The new owners of Chrysler have had a busy week. Many folks may not know that they have cobbled together a couple of great old brands in the farm and construction machinery business – Case and New Holland – and formed a company called CNH that is second to Deere in terms of sales. They are slowly running it into the ground by focusing way too much on equipment financing and not nearly enough on equipment value. It is losing money (due to the economy they say, although Deere is making money in the same economy) and owes its parents at Fiat $5 billion. Fiat had this diseased elephant go out and borrow a billion so it could pay back some of the loans because Fiat needs the dough to pay for its Chrysler deal.
Over at Chrysler, it is worthwhile to see what the Italians plan to do with the billion bucks they squeezed out of the tractor folks. To be fair the last three owners of Chrysler (Cereberus Capital, Daimler and Chrysler itself) did their level best to run it into the ground, however the government rightfully dumped those losses on the lenders and investors who backed them, and virtually handed Chrysler's few remaining 'good assets' to Fiat on a platter. Now it is Fiat's turn to se if they can finish the job and kill Chrysler for good – and this week they got off to a rip-roaring start.
For starters, "Chrysler Group LLCsaid Wednesday that it is dropping its lifetime powertrain warranty in favor of a 5-year, 100,000-mile guarantee. Rick Deneau said the decision was driven by market research that showed consumers prefer warranties with a fixed time period. Powertrain warranties typically cover repair or replacement of transmission and engine parts." That market research must have been conducted in a college bar, very late on a Friday night, in between rounds of the beer pong tournament. The boys in Turin should be told, however, that market research notwithstanding and while folks may feel differently in Italy no sane, sober American 'prefers warranties with fixed time periods over lifetime warranties'. More important, announcing to your customer base that the new owners do not intend to make cars that will run as long as those made by the management that went bankrupt is not particularly smart.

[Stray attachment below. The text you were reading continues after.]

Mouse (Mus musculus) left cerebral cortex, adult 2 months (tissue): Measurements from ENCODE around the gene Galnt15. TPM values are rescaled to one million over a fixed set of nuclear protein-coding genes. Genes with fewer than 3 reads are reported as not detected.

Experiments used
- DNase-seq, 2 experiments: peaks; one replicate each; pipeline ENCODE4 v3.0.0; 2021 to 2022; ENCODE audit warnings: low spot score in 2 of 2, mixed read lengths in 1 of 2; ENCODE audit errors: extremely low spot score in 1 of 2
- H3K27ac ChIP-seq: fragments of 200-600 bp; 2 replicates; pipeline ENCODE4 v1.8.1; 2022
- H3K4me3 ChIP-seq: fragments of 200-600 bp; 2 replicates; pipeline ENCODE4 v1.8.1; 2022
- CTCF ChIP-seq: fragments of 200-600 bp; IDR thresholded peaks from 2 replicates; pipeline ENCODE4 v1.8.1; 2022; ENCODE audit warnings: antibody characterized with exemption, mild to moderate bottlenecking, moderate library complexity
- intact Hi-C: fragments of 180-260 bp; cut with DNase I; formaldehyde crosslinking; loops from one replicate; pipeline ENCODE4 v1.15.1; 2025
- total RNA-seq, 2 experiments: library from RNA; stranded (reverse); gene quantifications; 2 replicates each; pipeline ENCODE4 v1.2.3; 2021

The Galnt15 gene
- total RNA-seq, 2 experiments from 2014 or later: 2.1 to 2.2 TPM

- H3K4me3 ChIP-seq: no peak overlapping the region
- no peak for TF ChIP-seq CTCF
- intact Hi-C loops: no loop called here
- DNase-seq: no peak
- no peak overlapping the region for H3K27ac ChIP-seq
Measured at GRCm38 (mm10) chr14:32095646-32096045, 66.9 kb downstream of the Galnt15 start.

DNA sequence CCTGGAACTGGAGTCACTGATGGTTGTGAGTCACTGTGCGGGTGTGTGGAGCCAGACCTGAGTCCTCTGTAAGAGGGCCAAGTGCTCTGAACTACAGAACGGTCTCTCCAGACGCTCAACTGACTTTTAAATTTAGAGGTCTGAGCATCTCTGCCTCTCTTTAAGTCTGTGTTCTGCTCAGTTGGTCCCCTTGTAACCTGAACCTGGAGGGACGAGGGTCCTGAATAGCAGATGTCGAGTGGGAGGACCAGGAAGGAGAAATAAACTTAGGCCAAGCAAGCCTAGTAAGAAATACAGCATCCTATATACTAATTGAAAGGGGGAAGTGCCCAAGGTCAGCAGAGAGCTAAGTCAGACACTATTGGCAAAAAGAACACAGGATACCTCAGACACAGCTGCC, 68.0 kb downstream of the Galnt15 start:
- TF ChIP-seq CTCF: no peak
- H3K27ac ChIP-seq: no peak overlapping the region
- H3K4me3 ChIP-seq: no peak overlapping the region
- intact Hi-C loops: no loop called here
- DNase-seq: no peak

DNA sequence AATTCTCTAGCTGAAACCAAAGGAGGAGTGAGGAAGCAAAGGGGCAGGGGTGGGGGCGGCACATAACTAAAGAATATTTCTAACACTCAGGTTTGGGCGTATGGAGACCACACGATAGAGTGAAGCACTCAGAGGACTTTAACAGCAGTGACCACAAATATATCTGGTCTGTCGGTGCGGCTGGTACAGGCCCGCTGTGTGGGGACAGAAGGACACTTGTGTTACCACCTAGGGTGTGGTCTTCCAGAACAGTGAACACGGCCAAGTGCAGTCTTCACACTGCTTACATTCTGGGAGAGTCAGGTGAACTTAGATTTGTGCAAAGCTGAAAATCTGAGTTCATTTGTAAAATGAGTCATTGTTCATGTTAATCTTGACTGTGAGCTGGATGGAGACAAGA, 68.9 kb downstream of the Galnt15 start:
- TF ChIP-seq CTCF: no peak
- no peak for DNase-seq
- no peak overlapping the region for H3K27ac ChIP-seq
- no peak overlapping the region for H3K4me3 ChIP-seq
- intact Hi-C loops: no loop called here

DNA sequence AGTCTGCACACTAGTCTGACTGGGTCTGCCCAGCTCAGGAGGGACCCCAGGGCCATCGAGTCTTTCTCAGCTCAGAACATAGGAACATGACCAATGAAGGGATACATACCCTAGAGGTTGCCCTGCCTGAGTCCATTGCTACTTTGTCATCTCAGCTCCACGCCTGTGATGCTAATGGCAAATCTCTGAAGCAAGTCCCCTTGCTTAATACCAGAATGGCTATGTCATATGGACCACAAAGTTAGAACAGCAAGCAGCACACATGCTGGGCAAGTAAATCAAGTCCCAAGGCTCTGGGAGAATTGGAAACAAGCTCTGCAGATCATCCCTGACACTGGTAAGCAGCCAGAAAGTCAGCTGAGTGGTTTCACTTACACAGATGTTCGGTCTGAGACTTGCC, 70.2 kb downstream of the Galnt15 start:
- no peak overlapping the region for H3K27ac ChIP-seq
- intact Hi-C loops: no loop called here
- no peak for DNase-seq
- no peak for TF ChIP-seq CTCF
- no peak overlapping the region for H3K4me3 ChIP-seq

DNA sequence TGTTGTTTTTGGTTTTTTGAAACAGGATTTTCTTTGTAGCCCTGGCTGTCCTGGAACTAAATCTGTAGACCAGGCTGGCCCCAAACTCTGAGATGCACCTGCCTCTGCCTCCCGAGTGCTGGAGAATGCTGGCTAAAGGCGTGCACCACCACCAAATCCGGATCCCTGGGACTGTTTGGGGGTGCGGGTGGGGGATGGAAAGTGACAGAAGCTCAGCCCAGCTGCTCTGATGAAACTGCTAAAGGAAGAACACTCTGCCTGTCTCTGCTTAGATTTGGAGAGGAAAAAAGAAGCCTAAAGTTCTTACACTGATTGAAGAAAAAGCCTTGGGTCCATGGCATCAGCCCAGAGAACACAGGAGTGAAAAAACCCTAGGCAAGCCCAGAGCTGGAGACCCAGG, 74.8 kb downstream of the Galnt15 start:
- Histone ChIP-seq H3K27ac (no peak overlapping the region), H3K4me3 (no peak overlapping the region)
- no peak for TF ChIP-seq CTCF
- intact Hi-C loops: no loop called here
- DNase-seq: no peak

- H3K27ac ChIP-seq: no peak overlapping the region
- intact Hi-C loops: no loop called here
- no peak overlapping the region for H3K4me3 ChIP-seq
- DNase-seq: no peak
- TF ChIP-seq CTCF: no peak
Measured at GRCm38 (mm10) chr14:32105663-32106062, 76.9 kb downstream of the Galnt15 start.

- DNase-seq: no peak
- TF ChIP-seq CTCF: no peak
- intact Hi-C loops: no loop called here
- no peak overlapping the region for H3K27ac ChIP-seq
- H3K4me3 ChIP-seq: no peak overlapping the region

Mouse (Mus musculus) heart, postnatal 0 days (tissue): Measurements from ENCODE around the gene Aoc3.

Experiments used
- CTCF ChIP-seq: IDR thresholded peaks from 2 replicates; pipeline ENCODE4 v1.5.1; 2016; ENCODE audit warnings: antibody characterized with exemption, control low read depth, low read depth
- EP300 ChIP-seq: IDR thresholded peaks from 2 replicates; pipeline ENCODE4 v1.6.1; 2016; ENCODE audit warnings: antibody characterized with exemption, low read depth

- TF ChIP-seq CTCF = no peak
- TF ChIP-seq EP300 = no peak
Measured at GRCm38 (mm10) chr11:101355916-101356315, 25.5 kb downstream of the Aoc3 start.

The warranty deal and shuffling money from the tractor company to Turin to Chrysler doesn't really matter compared to the next bit of news. Jim Press is out and the new Chrysler is in the hands of a financier and lawyer. Jim Press, as you know, was the guy from Toyota brought over by Cereberus to fix things shortly before the bankruptcy. Apparently his failure to work miracles in two years while working for the Bob Nardelli of GE and Home Depot infamy, under the control of Cereberus whose vision for Chrysler was to make a ton of money from Chrysler Financial and GMAC was not good enough for the Italians. They want Sergio Marchionne to run the show.
Jim Press worked for Toyota for 37 years, was the first non-Japanese President of Toyota USA, led their sales, engineering and manufacturing operations, and was critical to their success from their entry into the US market in 1970 to their passing of GM. The Italians don't want a guy like that to run the show. To them, apparently, knowledge of automobiles and knowledge of the American market is not terribly important.
Instead, they want Marchionne with all of five years in automotive, all of it in puny Fiat, and none of it in the USA. His claim to the throne is that he 'turned Fiat around' – a euphemism for chopping heads and stopping the flow of blood. He has grown nothing.
Loot the tractor company, cut the warranties, and can the Toyota guy in favor of a lawyer – some board of directors you guys got going for you over there at Fiat. Good luck in the American automotive market.